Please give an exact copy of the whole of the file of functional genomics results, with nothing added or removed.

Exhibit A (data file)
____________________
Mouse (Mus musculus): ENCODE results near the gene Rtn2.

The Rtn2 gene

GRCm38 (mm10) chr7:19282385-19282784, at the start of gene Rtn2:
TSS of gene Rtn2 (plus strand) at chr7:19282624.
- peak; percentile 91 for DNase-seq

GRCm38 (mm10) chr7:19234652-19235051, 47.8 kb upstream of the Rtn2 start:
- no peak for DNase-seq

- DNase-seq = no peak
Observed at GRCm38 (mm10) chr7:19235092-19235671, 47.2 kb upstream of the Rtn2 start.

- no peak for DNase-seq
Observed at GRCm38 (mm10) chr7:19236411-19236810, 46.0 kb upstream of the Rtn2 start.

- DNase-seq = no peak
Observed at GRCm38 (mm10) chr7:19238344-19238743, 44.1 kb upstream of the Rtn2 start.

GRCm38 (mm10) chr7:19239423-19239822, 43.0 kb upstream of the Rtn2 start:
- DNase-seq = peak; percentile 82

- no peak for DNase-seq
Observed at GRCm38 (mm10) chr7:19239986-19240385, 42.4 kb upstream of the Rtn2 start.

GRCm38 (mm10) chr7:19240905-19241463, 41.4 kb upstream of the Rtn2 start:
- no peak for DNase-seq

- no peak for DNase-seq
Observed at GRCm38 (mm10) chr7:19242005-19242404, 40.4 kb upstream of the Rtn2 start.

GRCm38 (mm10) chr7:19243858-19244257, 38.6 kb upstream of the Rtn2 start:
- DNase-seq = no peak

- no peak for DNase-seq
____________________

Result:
Mouse (Mus musculus): ENCODE results near the gene Rtn2.

The Rtn2 gene

GRCm38 (mm10) chr7:19282385-19282784, at the start of gene Rtn2:
TSS of gene Rtn2 (plus strand) at chr7:19282624.
- peak; percentile 91 for DNase-seq

GRCm38 (mm10) chr7:19234652-19235051, 47.8 kb upstream of the Rtn2 start:
- no peak for DNase-seq

- DNase-seq = no peak
Observed at GRCm38 (mm10) chr7:19235092-19235671, 47.2 kb upstream of the Rtn2 start.

- no peak for DNase-seq
Observed at GRCm38 (mm10) chr7:19236411-19236810, 46.0 kb upstream of the Rtn2 start.

- DNase-seq = no peak
Observed at GRCm38 (mm10) chr7:19238344-19238743, 44.1 kb upstream of the Rtn2 start.

GRCm38 (mm10) chr7:19239423-19239822, 43.0 kb upstream of the Rtn2 start:
- DNase-seq = peak; percentile 82

- no peak for DNase-seq
Observed at GRCm38 (mm10) chr7:19239986-19240385, 42.4 kb upstream of the Rtn2 start.

GRCm38 (mm10) chr7:19240905-19241463, 41.4 kb upstream of the Rtn2 start:
- no peak for DNase-seq

- no peak for DNase-seq
Observed at GRCm38 (mm10) chr7:19242005-19242404, 40.4 kb upstream of the Rtn2 start.

GRCm38 (mm10) chr7:19243858-19244257, 38.6 kb upstream of the Rtn2 start:
- DNase-seq = no peak

- no peak for DNase-seq